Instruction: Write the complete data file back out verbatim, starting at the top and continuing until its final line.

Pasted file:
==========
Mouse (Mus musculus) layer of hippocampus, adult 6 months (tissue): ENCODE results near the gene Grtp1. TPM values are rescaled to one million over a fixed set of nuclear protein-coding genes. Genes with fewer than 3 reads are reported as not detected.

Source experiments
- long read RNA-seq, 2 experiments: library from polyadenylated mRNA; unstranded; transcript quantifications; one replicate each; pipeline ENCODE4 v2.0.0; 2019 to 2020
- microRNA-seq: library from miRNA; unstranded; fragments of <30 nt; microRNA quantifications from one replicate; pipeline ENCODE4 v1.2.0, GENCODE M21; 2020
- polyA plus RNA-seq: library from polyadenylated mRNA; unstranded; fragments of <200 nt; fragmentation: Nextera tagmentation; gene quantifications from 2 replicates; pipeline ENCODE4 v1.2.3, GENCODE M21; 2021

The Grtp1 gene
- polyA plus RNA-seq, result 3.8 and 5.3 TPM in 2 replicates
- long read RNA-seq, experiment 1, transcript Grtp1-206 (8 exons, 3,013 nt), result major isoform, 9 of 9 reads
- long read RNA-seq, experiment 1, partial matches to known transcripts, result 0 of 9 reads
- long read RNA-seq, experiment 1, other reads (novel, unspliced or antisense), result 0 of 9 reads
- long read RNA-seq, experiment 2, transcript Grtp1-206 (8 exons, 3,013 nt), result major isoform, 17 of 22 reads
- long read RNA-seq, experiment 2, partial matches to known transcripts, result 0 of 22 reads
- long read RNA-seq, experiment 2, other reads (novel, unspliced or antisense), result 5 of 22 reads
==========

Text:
Mouse (Mus musculus) layer of hippocampus, adult 6 months (tissue): ENCODE results near the gene Grtp1. TPM values are rescaled to one million over a fixed set of nuclear protein-coding genes. Genes with fewer than 3 reads are reported as not detected.

Source experiments
- long read RNA-seq, 2 experiments: library from polyadenylated mRNA; unstranded; transcript quantifications; one replicate each; pipeline ENCODE4 v2.0.0; 2019 to 2020
- microRNA-seq: library from miRNA; unstranded; fragments of <30 nt; microRNA quantifications from one replicate; pipeline ENCODE4 v1.2.0, GENCODE M21; 2020
- polyA plus RNA-seq: library from polyadenylated mRNA; unstranded; fragments of <200 nt; fragmentation: Nextera tagmentation; gene quantifications from 2 replicates; pipeline ENCODE4 v1.2.3, GENCODE M21; 2021

The Grtp1 gene
- polyA plus RNA-seq, result 3.8 and 5.3 TPM in 2 replicates
- long read RNA-seq, experiment 1, transcript Grtp1-206 (8 exons, 3,013 nt), result major isoform, 9 of 9 reads
- long read RNA-seq, experiment 1, partial matches to known transcripts, result 0 of 9 reads
- long read RNA-seq, experiment 1, other reads (novel, unspliced or antisense), result 0 of 9 reads
- long read RNA-seq, experiment 2, transcript Grtp1-206 (8 exons, 3,013 nt), result major isoform, 17 of 22 reads
- long read RNA-seq, experiment 2, partial matches to known transcripts, result 0 of 22 reads
- long read RNA-seq, experiment 2, other reads (novel, unspliced or antisense), result 5 of 22 reads